New Report: Teacher Effects on Student Achievement

Posted by on January 25, 2010

Using high- or low-level practices, results are the same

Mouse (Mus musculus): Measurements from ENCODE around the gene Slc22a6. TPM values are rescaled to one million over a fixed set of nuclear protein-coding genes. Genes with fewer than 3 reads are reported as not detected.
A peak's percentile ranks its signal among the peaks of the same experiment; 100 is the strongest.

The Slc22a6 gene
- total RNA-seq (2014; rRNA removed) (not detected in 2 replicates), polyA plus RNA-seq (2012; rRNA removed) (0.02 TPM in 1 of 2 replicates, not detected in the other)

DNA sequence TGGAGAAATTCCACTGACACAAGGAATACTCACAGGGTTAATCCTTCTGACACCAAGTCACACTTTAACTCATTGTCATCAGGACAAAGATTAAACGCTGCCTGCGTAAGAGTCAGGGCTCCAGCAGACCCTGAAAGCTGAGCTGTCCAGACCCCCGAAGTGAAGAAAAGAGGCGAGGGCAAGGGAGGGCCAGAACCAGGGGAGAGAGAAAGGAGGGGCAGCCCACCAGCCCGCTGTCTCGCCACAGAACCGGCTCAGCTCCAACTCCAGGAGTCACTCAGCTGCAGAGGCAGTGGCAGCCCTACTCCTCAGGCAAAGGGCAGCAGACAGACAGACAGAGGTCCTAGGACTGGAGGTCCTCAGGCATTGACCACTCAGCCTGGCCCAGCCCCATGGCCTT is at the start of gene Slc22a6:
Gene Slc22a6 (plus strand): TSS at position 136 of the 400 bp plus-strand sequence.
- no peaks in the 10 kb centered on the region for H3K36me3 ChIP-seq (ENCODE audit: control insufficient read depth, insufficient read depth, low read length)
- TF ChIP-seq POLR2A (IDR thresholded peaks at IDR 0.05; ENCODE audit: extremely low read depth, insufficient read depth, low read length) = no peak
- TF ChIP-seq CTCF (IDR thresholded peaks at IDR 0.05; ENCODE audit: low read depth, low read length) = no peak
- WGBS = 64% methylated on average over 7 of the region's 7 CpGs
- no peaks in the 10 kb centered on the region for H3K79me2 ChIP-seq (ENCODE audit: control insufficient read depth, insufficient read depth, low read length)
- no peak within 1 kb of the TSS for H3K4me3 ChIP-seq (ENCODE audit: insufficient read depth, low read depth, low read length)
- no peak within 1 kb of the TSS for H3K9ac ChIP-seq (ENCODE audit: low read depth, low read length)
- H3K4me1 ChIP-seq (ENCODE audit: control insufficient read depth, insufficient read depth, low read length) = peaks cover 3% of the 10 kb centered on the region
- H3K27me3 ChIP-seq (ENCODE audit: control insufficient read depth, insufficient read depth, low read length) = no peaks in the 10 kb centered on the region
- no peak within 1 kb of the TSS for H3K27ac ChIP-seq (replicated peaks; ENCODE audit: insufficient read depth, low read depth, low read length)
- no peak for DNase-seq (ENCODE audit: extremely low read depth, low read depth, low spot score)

“A little-noticed but unusually detailed study of teaching practices” reported by The Harvard Education Letter “delivers a depressing message you should keep in mind whenever you read anything about raising school achievement,” writes Jay Mathews of The Washington Post. The study from the University of Michigan found marked differences in what teachers in adjoining classrooms were doing, even in schools ruled by comprehensive reform models that dictated how everyone used every hour of the day. According to the study, students in some classrooms may spend the majority of their classroom time on relatively low-level content and skills, while their peers in the class next door spend more time on higher-level content. The startling outcome is that student gains from highest-level practices like examining literary techniques and sharing writing with others were no better than those produced by low-level practices like asking questions that have answers at the back of the textbook chapter. Mathews cautions against despair, however. The data also showed that on average, some reform models did better than others, indicating a path for further study. Since we have long known that teacher practices vary widely, Mathews writes, the best course is to study some of the team-oriented schools that have closed achievement gaps, and “try to figure out why high-end methods don’t work better than low-end.”

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